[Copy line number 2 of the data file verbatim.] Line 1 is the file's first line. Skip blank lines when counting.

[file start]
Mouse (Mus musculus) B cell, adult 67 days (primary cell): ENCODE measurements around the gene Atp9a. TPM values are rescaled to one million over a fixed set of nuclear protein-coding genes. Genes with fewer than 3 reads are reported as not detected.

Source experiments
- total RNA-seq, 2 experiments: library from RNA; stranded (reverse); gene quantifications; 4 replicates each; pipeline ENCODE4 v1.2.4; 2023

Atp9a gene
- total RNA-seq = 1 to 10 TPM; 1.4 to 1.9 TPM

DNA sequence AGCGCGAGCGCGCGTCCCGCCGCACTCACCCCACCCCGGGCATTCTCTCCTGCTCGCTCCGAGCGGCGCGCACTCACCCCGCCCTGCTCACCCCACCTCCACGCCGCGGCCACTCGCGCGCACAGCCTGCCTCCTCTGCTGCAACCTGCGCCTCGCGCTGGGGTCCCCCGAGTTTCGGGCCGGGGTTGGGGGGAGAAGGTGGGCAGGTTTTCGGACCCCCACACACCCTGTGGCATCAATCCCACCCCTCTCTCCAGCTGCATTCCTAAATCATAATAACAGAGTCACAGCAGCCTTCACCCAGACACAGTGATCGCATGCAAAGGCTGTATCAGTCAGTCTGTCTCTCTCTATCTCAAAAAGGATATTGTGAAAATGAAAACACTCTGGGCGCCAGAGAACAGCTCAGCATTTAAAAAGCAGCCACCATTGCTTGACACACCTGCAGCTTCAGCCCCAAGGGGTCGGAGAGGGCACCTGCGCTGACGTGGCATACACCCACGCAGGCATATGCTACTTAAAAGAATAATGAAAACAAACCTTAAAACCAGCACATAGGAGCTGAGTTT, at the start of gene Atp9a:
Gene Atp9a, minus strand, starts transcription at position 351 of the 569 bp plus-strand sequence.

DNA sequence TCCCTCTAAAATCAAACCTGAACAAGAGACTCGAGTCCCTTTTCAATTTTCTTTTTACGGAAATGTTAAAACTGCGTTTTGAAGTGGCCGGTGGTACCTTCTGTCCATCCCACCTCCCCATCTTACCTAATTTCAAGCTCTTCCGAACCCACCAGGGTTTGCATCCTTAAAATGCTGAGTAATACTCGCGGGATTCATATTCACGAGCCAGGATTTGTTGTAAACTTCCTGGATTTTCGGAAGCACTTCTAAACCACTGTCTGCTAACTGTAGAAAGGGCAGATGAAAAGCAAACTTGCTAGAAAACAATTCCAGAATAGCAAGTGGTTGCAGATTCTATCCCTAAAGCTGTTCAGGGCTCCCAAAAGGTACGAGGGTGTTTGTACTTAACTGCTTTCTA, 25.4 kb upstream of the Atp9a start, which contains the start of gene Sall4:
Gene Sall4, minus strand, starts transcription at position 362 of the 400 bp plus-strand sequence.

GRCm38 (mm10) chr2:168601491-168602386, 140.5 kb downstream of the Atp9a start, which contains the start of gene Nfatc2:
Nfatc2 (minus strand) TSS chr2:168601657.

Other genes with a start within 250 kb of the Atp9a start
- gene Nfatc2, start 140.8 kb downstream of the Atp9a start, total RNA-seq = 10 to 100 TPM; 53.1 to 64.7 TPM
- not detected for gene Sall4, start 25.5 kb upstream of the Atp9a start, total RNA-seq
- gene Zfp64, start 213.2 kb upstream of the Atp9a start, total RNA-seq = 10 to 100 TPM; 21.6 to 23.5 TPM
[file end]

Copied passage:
Source experiments